Longbourn is a serious, literary book—which is more than can be said for many Jane Austen spinoffs by modern-day writers. In the manner of Upstairs, Downstairs, it focuses on the downstairs—the servants of Pride and Prejudice’s Bennet family, especially the maidservant Sarah. It is gritty and graphic almost to excess; readers learn about all the drudgery and nasty chores needed to keep an early 19th-century English gentleman's household running, down to dumping out the chamber pots.
Instead of having the staff—the housekeeper Mrs. Hill and her husband the butler; Sarah and the other housemaid, Polly; and the footman, James—react to the familiar events of Pride and Prejudice, author Jo Baker invents original stories for them. The main plot, involving Sarah and James, reflects Elizabeth’s own initial distrust of Darcy. Sarah suspects that James, who appears on the scene at the start of the book, is hiding something. And just like Elizabeth toward Darcy, when Sarah finds out the truth, she comes to have very different feelings for James.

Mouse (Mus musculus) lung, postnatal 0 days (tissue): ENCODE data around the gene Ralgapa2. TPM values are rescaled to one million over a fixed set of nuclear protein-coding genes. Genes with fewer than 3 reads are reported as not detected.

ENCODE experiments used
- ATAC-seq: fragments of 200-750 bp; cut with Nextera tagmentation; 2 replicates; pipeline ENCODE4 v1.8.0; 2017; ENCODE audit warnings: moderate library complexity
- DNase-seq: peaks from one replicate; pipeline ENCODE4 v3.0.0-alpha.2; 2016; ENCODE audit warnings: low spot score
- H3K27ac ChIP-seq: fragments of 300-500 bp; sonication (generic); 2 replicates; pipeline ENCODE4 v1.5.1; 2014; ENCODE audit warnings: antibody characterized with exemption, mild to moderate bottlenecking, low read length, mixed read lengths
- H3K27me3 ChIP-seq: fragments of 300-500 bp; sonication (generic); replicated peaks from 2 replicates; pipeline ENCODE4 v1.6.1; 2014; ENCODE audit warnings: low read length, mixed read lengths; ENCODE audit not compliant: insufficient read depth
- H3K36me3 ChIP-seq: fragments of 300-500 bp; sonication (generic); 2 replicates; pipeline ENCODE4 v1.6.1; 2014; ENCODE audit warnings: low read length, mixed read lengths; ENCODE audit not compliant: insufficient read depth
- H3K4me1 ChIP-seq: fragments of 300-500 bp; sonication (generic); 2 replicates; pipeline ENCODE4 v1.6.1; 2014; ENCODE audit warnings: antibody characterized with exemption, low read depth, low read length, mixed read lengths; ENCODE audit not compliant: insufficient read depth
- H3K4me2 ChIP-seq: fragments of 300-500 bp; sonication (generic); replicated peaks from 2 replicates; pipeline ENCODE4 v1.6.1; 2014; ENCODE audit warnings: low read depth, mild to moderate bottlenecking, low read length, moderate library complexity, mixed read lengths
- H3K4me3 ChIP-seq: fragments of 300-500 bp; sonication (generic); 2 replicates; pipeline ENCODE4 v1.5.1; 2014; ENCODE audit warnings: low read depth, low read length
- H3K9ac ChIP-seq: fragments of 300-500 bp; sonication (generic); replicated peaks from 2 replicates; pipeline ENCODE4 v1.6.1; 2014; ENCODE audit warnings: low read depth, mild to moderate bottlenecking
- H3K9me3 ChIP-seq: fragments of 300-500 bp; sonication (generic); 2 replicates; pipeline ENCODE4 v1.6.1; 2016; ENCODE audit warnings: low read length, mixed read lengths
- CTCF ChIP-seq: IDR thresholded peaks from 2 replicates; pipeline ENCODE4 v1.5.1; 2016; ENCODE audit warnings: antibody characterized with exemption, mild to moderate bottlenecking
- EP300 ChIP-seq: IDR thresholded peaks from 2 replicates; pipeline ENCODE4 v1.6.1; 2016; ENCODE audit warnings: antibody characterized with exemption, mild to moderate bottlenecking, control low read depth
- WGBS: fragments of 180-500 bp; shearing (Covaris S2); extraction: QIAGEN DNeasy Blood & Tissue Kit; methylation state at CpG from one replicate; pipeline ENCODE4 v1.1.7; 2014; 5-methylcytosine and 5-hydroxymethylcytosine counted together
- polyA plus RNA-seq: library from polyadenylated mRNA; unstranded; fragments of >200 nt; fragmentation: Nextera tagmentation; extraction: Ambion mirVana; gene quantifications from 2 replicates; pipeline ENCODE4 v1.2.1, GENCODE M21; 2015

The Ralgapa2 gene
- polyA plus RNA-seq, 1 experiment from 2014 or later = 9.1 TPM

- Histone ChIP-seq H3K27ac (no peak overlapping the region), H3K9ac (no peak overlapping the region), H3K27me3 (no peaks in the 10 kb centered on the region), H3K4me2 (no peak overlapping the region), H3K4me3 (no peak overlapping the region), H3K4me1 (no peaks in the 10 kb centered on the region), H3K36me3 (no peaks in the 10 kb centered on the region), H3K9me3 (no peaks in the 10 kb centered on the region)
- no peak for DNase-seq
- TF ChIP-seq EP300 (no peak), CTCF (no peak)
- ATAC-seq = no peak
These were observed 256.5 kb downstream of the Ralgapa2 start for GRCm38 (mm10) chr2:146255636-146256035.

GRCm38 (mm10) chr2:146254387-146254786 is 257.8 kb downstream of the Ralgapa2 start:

Longbourn may not be Austen fans’ best choice in a spinoff novel. For all that the Bennets matter to the plot, the servants could have worked in another home of the time. And the tone of Longbourn is far from Austen’s lightness and brightness. These observations don’t make Loughbourn a bad book—it is well written and serious of purpose—but it’s not really in the mode of Jane Austen.
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